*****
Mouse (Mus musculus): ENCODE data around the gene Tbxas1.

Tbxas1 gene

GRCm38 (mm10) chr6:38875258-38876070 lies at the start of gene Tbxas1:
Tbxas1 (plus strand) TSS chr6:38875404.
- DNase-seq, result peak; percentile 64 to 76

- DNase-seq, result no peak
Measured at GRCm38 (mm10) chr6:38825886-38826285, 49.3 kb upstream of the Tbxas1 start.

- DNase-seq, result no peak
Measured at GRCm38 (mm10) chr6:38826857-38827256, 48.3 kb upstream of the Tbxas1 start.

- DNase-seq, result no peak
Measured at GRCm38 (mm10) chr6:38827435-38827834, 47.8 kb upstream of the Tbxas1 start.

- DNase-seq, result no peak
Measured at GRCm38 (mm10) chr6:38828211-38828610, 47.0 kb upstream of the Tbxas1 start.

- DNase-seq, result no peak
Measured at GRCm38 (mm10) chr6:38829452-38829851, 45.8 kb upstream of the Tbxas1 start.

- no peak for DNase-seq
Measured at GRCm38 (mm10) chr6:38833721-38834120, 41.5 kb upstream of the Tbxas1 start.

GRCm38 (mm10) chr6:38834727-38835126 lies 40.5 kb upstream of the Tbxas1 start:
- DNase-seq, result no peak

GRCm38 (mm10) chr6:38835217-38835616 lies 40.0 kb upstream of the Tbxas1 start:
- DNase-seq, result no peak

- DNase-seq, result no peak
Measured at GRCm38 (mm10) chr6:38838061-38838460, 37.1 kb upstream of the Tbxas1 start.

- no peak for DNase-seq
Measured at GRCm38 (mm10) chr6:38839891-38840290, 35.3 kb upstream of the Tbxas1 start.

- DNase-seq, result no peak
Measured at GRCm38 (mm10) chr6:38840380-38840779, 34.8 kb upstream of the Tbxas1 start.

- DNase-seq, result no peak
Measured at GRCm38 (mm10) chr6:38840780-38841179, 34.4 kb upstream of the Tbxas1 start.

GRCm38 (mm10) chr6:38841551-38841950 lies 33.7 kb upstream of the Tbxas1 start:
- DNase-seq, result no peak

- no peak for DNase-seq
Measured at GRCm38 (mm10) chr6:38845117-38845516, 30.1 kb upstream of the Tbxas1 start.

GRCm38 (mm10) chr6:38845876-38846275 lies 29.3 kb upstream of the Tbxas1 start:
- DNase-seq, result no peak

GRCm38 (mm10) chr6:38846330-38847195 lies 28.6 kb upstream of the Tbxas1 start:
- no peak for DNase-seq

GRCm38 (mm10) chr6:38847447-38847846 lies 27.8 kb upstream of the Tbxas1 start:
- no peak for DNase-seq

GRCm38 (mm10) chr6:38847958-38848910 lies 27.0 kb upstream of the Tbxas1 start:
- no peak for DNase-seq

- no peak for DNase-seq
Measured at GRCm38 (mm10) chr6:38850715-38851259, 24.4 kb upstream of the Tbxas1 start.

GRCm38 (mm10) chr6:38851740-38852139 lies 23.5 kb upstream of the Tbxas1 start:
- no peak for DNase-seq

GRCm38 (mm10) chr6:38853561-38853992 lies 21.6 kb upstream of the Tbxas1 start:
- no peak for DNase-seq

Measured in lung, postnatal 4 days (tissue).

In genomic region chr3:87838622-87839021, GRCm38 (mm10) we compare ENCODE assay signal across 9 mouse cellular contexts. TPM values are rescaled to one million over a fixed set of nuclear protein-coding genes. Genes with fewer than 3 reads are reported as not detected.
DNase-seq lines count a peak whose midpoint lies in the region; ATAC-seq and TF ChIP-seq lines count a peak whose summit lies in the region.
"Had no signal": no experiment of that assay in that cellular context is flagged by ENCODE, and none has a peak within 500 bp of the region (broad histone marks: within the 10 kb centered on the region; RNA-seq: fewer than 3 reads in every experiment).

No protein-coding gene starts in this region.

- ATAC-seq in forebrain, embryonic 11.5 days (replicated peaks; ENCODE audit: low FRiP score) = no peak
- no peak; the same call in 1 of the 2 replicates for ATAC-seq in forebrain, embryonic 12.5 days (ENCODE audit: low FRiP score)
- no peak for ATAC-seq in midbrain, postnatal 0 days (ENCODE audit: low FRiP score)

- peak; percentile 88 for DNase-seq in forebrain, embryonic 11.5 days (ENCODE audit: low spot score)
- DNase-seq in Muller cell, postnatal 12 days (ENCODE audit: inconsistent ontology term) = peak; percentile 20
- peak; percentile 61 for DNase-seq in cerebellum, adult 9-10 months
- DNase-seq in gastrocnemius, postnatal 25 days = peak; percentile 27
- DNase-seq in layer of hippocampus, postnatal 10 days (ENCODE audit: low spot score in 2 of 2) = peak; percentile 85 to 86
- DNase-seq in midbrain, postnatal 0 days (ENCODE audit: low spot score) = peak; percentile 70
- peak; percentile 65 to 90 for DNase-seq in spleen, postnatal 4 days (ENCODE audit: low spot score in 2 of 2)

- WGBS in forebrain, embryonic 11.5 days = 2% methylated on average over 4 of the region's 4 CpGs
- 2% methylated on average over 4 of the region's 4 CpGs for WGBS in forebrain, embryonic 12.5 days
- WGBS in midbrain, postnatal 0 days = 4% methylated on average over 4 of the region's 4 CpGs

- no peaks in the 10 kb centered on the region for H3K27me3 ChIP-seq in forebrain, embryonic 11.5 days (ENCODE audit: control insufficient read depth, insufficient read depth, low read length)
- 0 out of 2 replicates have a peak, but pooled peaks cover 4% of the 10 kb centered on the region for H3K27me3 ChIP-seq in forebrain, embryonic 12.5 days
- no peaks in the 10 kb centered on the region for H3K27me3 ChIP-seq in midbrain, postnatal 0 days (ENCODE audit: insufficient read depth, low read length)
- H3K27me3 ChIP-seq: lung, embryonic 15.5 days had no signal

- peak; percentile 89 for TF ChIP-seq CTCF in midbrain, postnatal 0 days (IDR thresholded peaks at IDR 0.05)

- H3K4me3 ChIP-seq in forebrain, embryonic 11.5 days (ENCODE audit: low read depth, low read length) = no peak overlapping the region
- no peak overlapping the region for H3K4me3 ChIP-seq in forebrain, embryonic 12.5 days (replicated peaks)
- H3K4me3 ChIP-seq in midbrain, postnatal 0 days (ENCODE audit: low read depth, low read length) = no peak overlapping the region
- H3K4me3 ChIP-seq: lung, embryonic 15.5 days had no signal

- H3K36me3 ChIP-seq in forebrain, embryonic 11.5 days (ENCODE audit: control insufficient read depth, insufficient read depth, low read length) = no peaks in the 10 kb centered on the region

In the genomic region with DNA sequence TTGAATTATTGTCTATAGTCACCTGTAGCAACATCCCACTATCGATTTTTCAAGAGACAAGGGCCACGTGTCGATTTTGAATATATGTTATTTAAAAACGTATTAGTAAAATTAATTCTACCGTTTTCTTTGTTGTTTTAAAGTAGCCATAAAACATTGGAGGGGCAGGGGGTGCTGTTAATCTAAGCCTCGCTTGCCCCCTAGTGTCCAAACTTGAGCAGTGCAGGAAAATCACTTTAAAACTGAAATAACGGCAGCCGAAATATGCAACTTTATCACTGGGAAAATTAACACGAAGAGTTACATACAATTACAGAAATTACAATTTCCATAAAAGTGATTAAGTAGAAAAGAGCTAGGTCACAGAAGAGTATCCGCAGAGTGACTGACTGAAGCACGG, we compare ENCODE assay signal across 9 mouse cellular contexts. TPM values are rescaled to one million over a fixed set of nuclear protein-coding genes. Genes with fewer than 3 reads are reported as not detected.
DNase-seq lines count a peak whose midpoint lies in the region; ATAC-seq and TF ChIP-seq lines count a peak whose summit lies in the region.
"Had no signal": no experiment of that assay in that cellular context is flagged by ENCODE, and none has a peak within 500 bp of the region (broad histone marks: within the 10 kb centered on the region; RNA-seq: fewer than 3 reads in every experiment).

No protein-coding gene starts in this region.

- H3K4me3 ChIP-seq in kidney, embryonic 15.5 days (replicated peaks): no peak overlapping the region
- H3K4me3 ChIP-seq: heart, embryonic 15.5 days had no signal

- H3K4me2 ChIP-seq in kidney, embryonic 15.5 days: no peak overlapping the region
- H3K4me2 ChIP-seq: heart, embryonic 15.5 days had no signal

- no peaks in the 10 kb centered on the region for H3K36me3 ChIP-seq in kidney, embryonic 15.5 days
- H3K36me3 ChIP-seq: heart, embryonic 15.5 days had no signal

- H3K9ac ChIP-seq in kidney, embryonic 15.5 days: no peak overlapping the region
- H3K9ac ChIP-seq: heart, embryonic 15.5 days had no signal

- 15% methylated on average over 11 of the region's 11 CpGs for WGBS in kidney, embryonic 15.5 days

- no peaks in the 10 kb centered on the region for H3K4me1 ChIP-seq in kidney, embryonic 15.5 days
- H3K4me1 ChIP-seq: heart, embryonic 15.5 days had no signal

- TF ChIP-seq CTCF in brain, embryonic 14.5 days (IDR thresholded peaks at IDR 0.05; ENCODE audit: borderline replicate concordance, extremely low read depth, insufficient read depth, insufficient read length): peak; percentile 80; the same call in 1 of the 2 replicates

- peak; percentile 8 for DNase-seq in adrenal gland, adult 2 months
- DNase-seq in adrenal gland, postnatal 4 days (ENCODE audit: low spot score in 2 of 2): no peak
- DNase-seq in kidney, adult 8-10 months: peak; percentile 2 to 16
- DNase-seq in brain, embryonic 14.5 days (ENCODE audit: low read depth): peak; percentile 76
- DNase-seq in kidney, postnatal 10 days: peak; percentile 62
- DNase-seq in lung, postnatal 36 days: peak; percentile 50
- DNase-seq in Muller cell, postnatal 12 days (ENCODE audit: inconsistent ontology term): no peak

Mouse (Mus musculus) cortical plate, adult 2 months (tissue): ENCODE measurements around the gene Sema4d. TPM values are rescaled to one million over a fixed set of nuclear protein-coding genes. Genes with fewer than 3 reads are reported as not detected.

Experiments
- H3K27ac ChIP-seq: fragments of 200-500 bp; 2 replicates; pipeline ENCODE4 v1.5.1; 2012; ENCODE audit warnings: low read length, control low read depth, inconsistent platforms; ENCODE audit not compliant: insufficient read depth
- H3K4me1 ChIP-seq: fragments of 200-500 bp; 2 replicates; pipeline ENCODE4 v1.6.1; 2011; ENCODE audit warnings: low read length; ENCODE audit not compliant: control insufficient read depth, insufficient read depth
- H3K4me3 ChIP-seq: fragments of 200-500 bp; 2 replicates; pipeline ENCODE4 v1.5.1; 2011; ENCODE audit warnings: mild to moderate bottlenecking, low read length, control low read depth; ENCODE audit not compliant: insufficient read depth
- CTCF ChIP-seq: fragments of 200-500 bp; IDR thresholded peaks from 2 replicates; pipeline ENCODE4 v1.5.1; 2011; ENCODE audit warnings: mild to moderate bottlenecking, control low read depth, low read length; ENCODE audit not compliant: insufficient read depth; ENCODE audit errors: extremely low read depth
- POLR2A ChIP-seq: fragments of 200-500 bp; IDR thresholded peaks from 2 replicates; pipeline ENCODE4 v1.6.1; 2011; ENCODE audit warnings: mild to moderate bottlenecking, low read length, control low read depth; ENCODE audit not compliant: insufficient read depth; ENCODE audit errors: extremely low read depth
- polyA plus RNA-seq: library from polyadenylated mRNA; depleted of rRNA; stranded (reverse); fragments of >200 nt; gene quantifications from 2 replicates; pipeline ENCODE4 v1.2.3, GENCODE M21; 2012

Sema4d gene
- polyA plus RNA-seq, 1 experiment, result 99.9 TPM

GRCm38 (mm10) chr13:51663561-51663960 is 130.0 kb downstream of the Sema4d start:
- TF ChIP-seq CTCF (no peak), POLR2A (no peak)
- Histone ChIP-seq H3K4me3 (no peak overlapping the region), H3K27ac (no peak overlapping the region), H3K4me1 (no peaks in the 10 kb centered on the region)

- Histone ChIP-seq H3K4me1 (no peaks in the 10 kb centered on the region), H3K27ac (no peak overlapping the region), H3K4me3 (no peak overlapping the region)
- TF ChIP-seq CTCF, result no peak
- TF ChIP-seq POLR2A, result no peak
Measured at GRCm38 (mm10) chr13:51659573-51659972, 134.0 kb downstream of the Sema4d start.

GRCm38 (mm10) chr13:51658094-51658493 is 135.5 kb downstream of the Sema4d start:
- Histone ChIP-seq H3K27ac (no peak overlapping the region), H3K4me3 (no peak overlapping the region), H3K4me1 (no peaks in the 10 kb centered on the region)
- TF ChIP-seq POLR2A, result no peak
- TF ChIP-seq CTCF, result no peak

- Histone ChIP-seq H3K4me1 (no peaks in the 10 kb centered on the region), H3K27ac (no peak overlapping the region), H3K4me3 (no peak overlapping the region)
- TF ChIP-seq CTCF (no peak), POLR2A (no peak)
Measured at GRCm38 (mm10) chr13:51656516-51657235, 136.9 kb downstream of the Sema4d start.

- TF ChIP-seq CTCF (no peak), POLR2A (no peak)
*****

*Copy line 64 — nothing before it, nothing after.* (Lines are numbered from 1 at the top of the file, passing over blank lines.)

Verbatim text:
- 2% methylated on average over 4 of the region's 4 CpGs for WGBS in forebrain, embryonic 12.5 days